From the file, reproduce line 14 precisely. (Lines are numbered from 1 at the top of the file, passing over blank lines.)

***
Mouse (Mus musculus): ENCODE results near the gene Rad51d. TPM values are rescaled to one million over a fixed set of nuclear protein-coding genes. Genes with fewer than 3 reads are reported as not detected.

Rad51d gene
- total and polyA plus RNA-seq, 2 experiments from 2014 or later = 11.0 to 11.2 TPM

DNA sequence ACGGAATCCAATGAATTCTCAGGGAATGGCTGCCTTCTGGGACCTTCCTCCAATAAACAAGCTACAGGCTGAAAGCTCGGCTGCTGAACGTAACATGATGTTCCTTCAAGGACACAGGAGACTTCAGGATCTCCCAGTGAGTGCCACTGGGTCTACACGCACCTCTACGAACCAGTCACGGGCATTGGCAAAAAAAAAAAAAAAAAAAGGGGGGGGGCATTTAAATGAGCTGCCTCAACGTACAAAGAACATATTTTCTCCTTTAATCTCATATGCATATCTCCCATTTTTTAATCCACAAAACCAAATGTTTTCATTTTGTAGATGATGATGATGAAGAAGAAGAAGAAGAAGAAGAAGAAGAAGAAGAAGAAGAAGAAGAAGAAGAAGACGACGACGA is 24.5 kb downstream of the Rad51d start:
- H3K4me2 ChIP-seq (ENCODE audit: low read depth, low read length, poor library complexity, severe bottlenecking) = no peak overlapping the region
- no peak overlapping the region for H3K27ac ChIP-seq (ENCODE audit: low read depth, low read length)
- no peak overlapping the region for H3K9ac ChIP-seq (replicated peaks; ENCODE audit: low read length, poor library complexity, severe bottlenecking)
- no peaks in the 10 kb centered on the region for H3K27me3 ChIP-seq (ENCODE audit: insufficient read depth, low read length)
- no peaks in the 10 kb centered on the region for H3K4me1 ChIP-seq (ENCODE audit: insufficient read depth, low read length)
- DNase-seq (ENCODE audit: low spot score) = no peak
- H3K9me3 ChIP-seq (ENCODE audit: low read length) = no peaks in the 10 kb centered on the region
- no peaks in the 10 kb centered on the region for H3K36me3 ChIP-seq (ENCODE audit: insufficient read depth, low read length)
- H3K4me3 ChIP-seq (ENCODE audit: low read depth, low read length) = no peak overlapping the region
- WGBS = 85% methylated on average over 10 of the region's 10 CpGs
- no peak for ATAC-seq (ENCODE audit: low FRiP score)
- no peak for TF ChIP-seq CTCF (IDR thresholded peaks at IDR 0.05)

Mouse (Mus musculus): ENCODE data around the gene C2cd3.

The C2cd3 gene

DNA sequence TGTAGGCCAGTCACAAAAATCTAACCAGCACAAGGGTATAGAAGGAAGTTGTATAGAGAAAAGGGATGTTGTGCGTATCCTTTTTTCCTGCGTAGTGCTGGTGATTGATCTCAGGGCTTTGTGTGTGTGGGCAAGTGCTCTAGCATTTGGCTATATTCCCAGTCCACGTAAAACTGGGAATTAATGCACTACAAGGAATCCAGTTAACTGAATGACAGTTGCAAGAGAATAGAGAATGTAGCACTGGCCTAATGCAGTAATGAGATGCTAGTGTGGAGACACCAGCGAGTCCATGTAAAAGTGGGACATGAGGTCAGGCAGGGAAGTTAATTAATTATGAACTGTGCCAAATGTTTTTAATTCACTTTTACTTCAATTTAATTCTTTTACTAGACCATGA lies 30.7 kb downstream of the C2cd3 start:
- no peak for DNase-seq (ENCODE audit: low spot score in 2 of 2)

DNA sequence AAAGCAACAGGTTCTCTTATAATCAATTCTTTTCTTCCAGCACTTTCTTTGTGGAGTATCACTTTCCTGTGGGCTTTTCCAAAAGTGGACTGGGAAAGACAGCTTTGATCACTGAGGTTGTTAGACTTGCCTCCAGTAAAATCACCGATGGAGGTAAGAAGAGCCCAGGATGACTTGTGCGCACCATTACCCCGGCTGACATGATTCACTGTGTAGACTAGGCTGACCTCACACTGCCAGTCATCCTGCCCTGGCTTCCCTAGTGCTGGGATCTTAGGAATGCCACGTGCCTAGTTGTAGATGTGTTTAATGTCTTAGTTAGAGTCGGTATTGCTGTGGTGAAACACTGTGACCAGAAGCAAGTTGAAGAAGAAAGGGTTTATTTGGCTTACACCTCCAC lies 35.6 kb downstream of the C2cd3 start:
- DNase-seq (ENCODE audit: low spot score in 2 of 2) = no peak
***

- WGBS = 85% methylated on average over 10 of the region's 10 CpGs